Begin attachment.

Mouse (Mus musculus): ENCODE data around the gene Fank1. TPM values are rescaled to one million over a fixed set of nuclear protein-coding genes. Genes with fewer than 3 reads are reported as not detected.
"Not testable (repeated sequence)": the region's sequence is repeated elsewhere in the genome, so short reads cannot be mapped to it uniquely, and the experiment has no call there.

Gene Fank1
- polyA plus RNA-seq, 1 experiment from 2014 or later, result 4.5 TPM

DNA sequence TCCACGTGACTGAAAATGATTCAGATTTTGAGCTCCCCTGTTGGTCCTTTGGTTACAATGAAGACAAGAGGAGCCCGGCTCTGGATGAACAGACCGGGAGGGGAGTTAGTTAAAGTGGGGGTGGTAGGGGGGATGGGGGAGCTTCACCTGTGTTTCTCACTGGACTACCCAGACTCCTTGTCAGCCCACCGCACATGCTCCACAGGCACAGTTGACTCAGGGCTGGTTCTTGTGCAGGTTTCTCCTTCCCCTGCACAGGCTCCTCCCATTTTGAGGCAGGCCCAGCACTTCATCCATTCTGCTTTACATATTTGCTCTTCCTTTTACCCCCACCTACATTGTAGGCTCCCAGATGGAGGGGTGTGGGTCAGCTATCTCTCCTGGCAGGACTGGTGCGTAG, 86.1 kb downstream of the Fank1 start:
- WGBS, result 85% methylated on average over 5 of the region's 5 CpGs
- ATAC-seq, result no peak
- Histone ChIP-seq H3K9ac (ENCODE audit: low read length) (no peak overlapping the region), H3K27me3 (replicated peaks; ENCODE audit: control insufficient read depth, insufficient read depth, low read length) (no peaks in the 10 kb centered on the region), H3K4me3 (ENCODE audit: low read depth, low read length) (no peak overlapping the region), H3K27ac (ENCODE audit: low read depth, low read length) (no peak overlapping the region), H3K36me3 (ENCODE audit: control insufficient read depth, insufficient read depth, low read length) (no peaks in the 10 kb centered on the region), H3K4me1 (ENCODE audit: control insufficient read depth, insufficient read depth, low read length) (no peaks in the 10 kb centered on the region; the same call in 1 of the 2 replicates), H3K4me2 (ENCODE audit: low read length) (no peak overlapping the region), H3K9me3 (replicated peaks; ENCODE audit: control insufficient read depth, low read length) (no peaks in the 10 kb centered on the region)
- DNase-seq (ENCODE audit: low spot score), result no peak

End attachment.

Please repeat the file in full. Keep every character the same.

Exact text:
Mouse (Mus musculus): ENCODE data around the gene Fank1. TPM values are rescaled to one million over a fixed set of nuclear protein-coding genes. Genes with fewer than 3 reads are reported as not detected.
"Not testable (repeated sequence)": the region's sequence is repeated elsewhere in the genome, so short reads cannot be mapped to it uniquely, and the experiment has no call there.

Gene Fank1
- polyA plus RNA-seq, 1 experiment from 2014 or later, result 4.5 TPM

DNA sequence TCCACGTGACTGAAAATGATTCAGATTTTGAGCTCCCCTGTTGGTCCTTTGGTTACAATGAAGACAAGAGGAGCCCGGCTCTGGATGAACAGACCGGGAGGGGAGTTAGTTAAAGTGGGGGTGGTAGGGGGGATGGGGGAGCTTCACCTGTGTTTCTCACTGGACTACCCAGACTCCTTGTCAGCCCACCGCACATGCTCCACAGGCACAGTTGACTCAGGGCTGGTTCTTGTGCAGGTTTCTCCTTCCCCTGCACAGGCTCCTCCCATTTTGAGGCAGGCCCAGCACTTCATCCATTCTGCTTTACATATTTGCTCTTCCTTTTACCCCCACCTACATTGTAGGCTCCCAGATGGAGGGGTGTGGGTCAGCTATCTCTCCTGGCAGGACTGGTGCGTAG, 86.1 kb downstream of the Fank1 start:
- WGBS, result 85% methylated on average over 5 of the region's 5 CpGs
- ATAC-seq, result no peak
- Histone ChIP-seq H3K9ac (ENCODE audit: low read length) (no peak overlapping the region), H3K27me3 (replicated peaks; ENCODE audit: control insufficient read depth, insufficient read depth, low read length) (no peaks in the 10 kb centered on the region), H3K4me3 (ENCODE audit: low read depth, low read length) (no peak overlapping the region), H3K27ac (ENCODE audit: low read depth, low read length) (no peak overlapping the region), H3K36me3 (ENCODE audit: control insufficient read depth, insufficient read depth, low read length) (no peaks in the 10 kb centered on the region), H3K4me1 (ENCODE audit: control insufficient read depth, insufficient read depth, low read length) (no peaks in the 10 kb centered on the region; the same call in 1 of the 2 replicates), H3K4me2 (ENCODE audit: low read length) (no peak overlapping the region), H3K9me3 (replicated peaks; ENCODE audit: control insufficient read depth, low read length) (no peaks in the 10 kb centered on the region)
- DNase-seq (ENCODE audit: low spot score), result no peak